When letting dough rise for bread, is it necessary to cover it with plastic wrap?

When letting dough rise for bread (in this case, challah bread), is it necessary to cover it with plastic wrap or can I just cover it with a dishtowel? The recipe says to cover it with plastic wrap but I don't have plastic in the house. I'm a beginning baker.

  • Posted by: mira375
  • September 16, 2012
  • 74636 views
  • 13 Comments

12 Comments

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Sam1148
Sam1148 September 16, 2012

Hummm...lots of variables there..if the dough is sticky it could stick to the towel. It's almost always needed to cover dough for rising. But people have been doing it for thousands of years without plastic wrap.

I'd suggest using the damp towel and try not to let it touch the bread..and put some more flour on top of the dough-ball as an added barrier to prevent the towel from sticking. A damp towel is needed as it will hold in moisture and keep dough from drying out.
Also oil the bowl you rise the bread in as that will keep it from sticking to the bowl.

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a Whole Foods Market Customer

Either a damp towel, or a non-terry-cloth towel rubbed with flour will do as well. The goal is to keep the bread dough from drying out and forming a skin. You can also put a bit of oil in your bowl and toss the dough ball around until it's coated; that will also help.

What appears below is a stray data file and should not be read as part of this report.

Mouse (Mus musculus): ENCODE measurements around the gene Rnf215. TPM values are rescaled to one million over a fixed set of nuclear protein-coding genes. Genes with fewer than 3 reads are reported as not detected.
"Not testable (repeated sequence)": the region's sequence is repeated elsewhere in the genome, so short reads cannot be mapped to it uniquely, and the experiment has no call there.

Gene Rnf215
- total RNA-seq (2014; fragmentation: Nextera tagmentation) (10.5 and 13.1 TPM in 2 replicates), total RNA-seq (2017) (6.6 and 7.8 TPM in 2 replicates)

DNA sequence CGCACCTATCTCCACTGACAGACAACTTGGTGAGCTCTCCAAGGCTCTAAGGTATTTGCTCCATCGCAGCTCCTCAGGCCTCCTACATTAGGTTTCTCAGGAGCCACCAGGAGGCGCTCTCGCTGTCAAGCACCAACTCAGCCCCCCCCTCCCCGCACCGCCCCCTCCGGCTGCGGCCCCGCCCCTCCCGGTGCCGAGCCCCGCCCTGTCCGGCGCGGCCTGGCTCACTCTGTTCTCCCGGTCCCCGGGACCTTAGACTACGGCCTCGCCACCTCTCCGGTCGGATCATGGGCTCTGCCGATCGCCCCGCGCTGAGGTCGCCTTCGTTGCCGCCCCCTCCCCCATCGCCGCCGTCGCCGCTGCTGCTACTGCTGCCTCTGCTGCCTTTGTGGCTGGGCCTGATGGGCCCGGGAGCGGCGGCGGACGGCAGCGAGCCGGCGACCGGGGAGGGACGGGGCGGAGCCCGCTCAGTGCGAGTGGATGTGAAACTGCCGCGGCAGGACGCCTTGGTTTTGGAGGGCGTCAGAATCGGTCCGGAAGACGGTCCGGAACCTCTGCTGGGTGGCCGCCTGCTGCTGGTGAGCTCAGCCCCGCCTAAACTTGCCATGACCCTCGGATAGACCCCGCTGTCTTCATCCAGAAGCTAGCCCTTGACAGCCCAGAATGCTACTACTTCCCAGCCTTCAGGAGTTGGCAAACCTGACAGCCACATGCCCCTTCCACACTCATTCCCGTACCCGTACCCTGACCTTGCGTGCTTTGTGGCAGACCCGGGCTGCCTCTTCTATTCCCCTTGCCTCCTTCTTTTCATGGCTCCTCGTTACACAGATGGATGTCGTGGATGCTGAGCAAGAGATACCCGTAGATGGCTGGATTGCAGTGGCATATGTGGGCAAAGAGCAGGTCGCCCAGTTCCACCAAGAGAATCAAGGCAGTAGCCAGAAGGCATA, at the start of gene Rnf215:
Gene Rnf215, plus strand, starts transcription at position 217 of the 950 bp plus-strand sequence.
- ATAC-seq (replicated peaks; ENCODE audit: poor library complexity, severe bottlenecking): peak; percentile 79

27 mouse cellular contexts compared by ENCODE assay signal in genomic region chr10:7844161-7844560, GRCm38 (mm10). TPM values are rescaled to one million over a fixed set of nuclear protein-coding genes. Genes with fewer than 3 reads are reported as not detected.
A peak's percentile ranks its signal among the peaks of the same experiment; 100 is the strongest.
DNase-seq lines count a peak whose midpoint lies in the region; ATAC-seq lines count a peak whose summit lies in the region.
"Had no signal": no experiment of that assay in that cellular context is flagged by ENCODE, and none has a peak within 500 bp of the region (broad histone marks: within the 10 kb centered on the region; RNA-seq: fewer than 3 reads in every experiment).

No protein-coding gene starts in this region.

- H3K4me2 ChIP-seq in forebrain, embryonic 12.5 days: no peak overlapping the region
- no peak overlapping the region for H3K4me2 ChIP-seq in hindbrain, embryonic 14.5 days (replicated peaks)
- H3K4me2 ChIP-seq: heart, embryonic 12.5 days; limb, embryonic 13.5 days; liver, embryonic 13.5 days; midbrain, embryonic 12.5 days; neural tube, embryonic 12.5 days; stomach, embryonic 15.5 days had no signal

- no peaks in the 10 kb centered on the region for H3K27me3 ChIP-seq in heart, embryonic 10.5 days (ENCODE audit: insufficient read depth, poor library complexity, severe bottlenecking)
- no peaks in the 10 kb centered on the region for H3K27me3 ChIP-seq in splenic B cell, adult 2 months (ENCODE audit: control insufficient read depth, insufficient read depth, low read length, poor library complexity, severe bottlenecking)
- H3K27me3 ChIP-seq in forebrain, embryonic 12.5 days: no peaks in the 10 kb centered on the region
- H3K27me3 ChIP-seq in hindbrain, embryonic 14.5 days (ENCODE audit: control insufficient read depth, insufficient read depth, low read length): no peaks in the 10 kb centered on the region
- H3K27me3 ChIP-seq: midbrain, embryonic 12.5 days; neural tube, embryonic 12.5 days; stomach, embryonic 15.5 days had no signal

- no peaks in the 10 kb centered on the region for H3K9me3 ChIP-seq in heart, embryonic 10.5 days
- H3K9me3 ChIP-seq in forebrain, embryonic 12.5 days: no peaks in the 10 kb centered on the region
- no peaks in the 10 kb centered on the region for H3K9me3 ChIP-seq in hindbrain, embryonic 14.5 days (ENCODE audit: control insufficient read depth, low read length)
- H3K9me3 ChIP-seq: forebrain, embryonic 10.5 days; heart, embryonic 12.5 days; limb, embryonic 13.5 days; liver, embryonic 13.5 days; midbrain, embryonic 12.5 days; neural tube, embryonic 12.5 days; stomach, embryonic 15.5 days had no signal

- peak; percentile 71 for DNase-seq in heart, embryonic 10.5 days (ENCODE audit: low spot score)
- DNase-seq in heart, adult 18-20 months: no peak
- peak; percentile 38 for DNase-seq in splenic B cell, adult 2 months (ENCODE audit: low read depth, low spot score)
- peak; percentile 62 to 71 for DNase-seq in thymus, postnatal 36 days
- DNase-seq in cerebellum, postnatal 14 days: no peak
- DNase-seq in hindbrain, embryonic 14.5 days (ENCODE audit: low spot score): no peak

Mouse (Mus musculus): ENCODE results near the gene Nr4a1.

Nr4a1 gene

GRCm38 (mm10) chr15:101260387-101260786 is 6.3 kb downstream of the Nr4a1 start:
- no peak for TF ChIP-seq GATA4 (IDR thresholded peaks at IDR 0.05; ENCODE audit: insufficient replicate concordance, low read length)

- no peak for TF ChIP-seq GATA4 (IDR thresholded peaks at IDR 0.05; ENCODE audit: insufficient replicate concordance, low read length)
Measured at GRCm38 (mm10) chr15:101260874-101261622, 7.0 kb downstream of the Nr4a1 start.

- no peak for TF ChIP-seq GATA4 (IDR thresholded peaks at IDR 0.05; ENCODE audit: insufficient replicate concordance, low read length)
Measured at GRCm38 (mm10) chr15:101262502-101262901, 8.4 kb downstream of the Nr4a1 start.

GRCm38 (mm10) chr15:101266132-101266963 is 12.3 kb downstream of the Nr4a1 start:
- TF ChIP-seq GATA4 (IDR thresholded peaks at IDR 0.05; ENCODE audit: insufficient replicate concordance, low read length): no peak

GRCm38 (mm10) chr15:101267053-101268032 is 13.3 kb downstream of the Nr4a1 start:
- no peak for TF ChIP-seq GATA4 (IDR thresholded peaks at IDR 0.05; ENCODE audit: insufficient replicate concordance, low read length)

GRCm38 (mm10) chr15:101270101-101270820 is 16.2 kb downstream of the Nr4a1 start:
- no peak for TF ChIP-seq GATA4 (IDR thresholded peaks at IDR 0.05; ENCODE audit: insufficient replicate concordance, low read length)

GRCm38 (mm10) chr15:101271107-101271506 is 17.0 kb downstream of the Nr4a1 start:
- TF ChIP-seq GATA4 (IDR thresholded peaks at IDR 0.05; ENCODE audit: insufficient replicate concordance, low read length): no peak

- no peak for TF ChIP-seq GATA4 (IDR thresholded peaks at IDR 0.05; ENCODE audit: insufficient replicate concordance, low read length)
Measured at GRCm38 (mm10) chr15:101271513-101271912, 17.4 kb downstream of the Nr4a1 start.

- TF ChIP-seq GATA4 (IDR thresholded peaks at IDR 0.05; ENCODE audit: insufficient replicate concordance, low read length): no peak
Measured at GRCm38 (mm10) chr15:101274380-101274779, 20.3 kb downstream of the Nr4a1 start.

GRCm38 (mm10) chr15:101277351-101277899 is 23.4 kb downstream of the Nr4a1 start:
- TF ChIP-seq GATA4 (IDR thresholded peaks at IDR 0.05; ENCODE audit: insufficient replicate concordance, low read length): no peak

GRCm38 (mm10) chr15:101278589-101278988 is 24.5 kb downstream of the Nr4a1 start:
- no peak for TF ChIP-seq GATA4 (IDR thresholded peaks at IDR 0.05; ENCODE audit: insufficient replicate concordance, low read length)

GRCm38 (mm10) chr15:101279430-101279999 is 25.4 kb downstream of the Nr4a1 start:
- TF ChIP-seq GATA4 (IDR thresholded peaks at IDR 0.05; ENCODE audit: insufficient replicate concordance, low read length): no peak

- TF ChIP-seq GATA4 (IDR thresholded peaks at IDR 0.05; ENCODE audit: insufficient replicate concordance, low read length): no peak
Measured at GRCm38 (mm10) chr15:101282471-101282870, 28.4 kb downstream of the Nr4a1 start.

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ChrisBird
ChrisBird September 16, 2012

Remember, it is cover the bowl, not cover the dough. In other words you are leaving some head room between the dough ball and the cover.

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Benny
Benny September 16, 2012

Most recipes also call to "lightly" cover dough with plastic wrap after you have shaped the dough. This can be hard to do for bread that is baked like challah, with no bread pan. I have a large plastic tub that I use for this and also to mock a proofing box. It keeps the moisture in without coming into contact with the dough.

If you have to use plastic, spritz the top of the shaped loaf with spray oil. In your case (no plastic), you will have to be more clever. If you allow a skin to form, your loaf will not rise well

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Benny
Benny September 16, 2012

Most recipes also call to "lightly" cover dough with plastic wrap after you have shaped the dough. This can be hard to do for bread that is baked like challah, with no bread pan. I have a large plastic tub that I use for this and also to mock a proofing box. It keeps the moisture in without coming into contact with the dough.

If you have to use plastic, spritz the top of the shaped loaf with spray oil. In your case (no plastic), you will have to be more clever. If you allow a skin to form, your loaf will not rise well

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mira375
mira375 September 16, 2012

thank you!

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SeaJambon
SeaJambon September 16, 2012